Thousands of nurses in the nation’s largest public health system are staring down the expiration of a union contract, demanding better wages and contending with staffing levels that are currently overwhelming staff.
After their peers in private hospital systems reached tentative agreements on new contracts after strike threats and a historic three-day walkout earlier this month, more than 9,000 nurses in New York City’s public health system are hoping to make similar gains. They’re arguing that their hospitals have even worse staff-to-patient ratios than private hospitals.
Less than a week after 7,000 private hospital nurses were on strike, dozens of public hospital nurses picketed the system’s lower Manhattan headquarters on 18 January for their own upcoming contract battle.
Their current contract expires on 2 March. But as public employees, they cannot legally go on strike.
“Our nurses in the public sector are under-resourced, understaffed, and underpaid,” New York State Nurses Association president Nancy Hagans said in a statement shared with The Independent.
“They do the same life-saving work as nurses in the private sector, yet they are paid so much less – and the disparity in pay is only growing,” she added. “We are all nurses. We demand health equity for our patients and communities, and we demand pay equity for the hardworking [public hospital] nurses.”
New York City Health+Hospitals serves more than 1.4 million New Yorkers each year, including 475,000 uninsured patients, according to the union. The system accounts for 18 per cent of total citywide hospital beds and provides nearly half of all of New York’s level 1 emergency trauma care – the most comprehensive level of care for critically ill or injured patients – as well as in-patient mental health services.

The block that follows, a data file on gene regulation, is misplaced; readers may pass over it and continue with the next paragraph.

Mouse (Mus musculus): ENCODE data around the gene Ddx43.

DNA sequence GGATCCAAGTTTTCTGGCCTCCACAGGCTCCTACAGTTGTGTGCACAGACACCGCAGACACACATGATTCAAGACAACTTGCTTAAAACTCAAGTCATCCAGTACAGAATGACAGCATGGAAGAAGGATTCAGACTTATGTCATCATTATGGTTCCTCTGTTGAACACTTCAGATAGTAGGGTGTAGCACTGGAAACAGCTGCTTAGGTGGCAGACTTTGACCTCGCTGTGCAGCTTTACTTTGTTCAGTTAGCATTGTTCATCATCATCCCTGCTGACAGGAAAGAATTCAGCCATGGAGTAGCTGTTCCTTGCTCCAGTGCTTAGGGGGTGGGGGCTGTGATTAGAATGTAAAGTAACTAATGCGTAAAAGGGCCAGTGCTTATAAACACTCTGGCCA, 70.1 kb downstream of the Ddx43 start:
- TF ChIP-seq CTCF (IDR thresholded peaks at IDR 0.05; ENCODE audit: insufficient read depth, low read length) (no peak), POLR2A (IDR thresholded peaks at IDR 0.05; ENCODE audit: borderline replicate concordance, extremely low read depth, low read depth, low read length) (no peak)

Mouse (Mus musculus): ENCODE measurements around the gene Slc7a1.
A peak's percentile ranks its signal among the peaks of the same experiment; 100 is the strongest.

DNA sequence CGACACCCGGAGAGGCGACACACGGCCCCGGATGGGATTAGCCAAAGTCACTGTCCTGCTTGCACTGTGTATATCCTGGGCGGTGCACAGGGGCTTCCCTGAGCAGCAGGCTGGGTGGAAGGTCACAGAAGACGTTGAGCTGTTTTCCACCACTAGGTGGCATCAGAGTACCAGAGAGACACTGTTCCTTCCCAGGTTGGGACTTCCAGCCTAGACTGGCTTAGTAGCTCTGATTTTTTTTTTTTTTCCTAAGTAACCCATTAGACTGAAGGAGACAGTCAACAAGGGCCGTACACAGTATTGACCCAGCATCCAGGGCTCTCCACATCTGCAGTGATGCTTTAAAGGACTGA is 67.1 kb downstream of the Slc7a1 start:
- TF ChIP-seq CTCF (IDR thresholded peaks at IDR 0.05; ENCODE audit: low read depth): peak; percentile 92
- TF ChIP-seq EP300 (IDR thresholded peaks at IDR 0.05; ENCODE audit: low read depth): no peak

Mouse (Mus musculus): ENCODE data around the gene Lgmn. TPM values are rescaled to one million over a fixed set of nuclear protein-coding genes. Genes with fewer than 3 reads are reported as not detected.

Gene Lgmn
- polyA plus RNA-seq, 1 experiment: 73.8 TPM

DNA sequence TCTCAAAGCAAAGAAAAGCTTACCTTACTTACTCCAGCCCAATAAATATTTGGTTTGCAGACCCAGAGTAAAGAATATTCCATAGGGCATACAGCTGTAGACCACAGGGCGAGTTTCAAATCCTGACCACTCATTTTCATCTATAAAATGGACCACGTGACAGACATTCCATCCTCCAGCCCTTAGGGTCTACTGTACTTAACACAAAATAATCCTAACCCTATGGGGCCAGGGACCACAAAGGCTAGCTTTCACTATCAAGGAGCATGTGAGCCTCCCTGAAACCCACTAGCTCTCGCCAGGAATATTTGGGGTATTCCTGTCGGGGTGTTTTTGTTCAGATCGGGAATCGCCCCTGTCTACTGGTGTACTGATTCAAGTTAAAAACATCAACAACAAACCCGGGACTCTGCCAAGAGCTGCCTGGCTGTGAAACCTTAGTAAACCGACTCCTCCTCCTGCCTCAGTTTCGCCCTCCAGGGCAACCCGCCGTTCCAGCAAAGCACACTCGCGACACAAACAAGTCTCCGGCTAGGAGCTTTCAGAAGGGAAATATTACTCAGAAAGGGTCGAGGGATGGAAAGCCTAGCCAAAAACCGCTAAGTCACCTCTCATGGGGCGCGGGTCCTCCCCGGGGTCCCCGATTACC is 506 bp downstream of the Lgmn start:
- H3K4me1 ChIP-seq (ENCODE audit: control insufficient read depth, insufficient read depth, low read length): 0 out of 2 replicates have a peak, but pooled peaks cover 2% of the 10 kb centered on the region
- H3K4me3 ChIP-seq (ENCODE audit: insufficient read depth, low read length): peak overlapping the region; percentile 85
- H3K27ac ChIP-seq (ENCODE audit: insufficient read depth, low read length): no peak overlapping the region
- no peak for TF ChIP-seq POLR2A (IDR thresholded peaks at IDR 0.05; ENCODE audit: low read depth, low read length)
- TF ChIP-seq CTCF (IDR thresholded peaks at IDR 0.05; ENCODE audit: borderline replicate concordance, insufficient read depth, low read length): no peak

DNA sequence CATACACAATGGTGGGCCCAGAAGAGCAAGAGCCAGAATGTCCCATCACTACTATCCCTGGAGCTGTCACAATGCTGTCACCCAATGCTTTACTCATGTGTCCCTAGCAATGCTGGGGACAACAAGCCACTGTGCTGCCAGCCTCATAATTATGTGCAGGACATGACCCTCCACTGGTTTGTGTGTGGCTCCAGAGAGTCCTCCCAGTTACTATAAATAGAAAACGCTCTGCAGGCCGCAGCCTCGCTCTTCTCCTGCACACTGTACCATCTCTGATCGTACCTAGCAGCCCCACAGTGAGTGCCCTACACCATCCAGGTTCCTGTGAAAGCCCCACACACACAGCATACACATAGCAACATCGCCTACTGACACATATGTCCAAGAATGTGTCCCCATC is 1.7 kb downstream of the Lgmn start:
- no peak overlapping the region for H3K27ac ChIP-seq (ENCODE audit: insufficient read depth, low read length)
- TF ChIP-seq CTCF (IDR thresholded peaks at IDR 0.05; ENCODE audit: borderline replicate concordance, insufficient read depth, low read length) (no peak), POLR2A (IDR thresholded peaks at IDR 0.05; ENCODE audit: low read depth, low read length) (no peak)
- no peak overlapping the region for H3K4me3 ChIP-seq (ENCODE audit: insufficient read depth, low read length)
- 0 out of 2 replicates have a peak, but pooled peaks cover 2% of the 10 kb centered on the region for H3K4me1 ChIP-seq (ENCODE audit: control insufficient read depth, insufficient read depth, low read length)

With a contract expiring in mere weeks, nurses are demanding city officials negotiate a contract. The union, which represents 40,000 New York City nurses, notes that thousands of nurses have already reached tentative agreements at 10 private hospital systems, seeing “historic” gains in safe-staffing ratios and wage increases reaching 19 per cent over three years.
With that increase in pay, the widening disparity between private- and public-sector nurses will grow to more than $19,500 a year. The union says this could dramatically impact retention rates in the city’s already-struggling public health system.
“Nurse retention is the worst I’ve ever seen it,” according to Dr Judith Cutchin, union vice president and president of the union’s New York City Health+Hospitals/Mayorals executive council.
Public health nurses are leaving the system or the profession entirely, she said in a statement shared with The Independent, “because it’s just too difficult to know that you cannot provide the level of care every patient deserves when you are always understaffed.”
“Public sector nurses cannot wait months and months to settle a fair contract,” added Sonia Lawrence, a nurse at Lincoln Hospital in The Bronx. “We will bleed too many nurses if the city waits to negotiate with us.”
New York City Council member Crystal Hudson, whose mother was a nurse at Harlem Hospital for more than 30 years, said the city’s nurses have “handled the impossible” through the Covid-19 pandemic and an explosion of flu and respiratory illnesses.
“Fair contracts for our nurses means greater care for our loved ones,” she said in a statement. “It means equity, and it means paying our nurses more than lip service.”
The hospital system “is grateful for the hard work, dedication, and sacrifice our highly-skilled nurses make every day,” according to a statement from spokesperson Christopher Miller to The City.
“We look forward to negotiating a new contract with [the union] when the current one expires in March and welcome new opportunities to strengthen our partnership with [the union] and the nurses who are so essential to our mission and our system’s success,” he added.